Star Tracks: Monday, May 16, 2016 42 years, 2,191 covers and 55,436 stories from PEOPLE magazine's history for you to enjoy
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People Top 5
LAST UPDATE: Tuesday February 10, 2015 01:10PM EST
PEOPLE Top 5 are the most-viewed stories on the site over the past three days, updated every 60 minutes
- July 13, 1981
- Vol. 16
- No. 2
Thank you for the beautiful cover and wonderful article on Lady Diana and the upcoming royal wedding (PEOPLE, June 22). In these times of consistent bad news you've given us romantics of the world a chance to lean back and dream about a real-life fairy tale.
If Lady Di is in a "royal tizzy," then I am in a common rage. Where is the nobility of a marriage celebration that costs millions of dollars?
Linda Donald Harris
North Hollywood, Calif.
I'll tell you what a royal pain is—being misled by a respected publication like yours. "Lady Diana...the wedding gowns (all 6 of them!)," you say on your cover. You imply, by calling it a "sneak preview," that we will see pictures of the six gowns. I call it a sneak preview all right—sneak it right on by.
Carolyne B. Herring
PEOPLE apologizes to readers who were misled by our cover. We meant only that we were previewing the wedding plans—including the fact that six wedding gowns were being readied. We did not intend to deceive.
I hope PEOPLE cover girl Lady Diana will learn to hold her pretty head up. Otherwise, her crown may fall off.
Poor Lady Di! She may well be the future Queen of England, but right now she seems to be a spectator at her own wedding. She's a needed element, of course, but so are pawns in a chess game. As for me, I know I could never survive the thousand and one things, large and small, that she must learn in order to marry her Prince Charming.
James Fallows is a confessed draft dodger. His admission of having no military training and experience gives him as much credibility and expertise in national defense as a baboon has in computer programming. With nine years of active-duty service behind me, I feel that I—as well as all veterans and the U.S. military establishment—have earned the right to be free from such ill-informed, hypocritical rantings.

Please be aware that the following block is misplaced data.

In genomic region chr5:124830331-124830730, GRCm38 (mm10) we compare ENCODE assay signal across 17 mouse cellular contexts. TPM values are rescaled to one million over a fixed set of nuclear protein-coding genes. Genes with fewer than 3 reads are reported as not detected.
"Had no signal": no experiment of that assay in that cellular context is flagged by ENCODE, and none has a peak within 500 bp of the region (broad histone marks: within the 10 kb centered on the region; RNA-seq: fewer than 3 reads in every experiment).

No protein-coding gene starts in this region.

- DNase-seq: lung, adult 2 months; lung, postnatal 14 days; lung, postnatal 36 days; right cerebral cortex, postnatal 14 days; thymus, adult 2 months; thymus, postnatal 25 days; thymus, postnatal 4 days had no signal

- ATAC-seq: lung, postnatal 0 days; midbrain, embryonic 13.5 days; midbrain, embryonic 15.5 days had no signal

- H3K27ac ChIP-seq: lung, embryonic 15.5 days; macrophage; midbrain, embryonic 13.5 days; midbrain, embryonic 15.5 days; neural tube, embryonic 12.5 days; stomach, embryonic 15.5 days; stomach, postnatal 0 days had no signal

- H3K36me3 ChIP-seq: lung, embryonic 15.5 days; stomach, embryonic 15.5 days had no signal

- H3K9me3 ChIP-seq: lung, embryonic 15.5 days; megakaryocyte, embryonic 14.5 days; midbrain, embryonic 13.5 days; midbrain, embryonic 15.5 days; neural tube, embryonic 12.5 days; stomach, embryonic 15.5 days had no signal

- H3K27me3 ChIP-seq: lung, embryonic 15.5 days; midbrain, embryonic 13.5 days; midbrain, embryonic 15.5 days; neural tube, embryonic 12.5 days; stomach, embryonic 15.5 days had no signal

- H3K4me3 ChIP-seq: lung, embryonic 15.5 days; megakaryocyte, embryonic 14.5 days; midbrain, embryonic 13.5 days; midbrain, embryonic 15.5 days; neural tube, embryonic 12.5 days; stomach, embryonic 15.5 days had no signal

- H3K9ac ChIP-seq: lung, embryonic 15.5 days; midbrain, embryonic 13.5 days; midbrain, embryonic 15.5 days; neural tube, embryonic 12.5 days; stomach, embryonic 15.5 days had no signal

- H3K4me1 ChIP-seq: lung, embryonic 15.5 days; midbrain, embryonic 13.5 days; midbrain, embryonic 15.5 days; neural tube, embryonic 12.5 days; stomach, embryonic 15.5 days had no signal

Maj. Kenneth Walters, M.D.
U.S. Army Ret.
My son is a member of the all-volunteer Army and he is neither poor nor badly educated. Just because a man doesn't attend college is no reason to assume he can't fire a weapon and defend his country. I feel James Fallows owes all the men who joined the service an apology.
I was disgusted to read James Best's comment: "Most of the Dukes of Hazzard's critics have never been down South, and have no idea what the sense of humor is there." If those critics did come down here, would they find women clad in low-necked shirts? Moonshine runners? Blue ticks (hounds) yowling at the moon? Brainless police officers who giddy along like they belong in Tuscaloosa? I hope our humor is better than that.
Mark David Chapman
When are you going to wake up and stop giving space to murderers, terrorists and other criminals? You elevate these creeps to the status of celebrities and this in turn sparks the same ideas in other people with perverted minds who feel the need for recognition. You have the power of the press but along with it comes responsibility.
Regarding your article on Mark Chapman: Why? And who really are the guilty ones—those who pull the trigger, or those who glorify those that pull the trigger?
I, for one, am sick and tired of going through the ordeal of seeing a prominent figure maimed or killed and then being asked to share the responsibility because I, as a member of society, did not mollycoddle some deranged madman in every endeavor he undertook or situation he ever faced in life. Society did not fail Chapman. He failed himself.
Kenneth L. Broz
Saratoga Springs, N.Y.
The English measuring system which we Americans have inherited has the most insane, anachronistic sets of standards imaginable. And as bad as our linear measures are, those dealing with volume are even worse. For example, there is no relationship between a dry bushel, a gallon and a cord. Add to that the fact that our system of weights for foodstuffs, metals and pharmaceuticals uses three different standards. Thus an ounce of sugar, an ounce of gold and an ounce of belladonna are all different. Your anti-metric article may have been written tongue in cheek, but my letter certainly is not.
Fernando E. Pérez Peña
I, for one, feel the same as Mr. Leslie. In Canada we have had the metric system shoved down our throats and, like it or not, we have no recourse but to use it. As a mother of children 9 and 12, I find it difficult trying to help them with their homework or to even keep abreast of their heights and weights. After using one measuring system for more than 30 years, I am now having to make this switch because of bureaucracy. Let's hope you Yanks have more of a say in your government.
Regarding your story on Marilyn Peterson's new Athlete's Cookbook which includes my taco recipe, I do have one comment to add: Remember, in Texas everything is bigger, and a Texas teaspoon of chili powder is not your average teaspoon. I suggest that you season to your taste.
Kyle Rote Jr.
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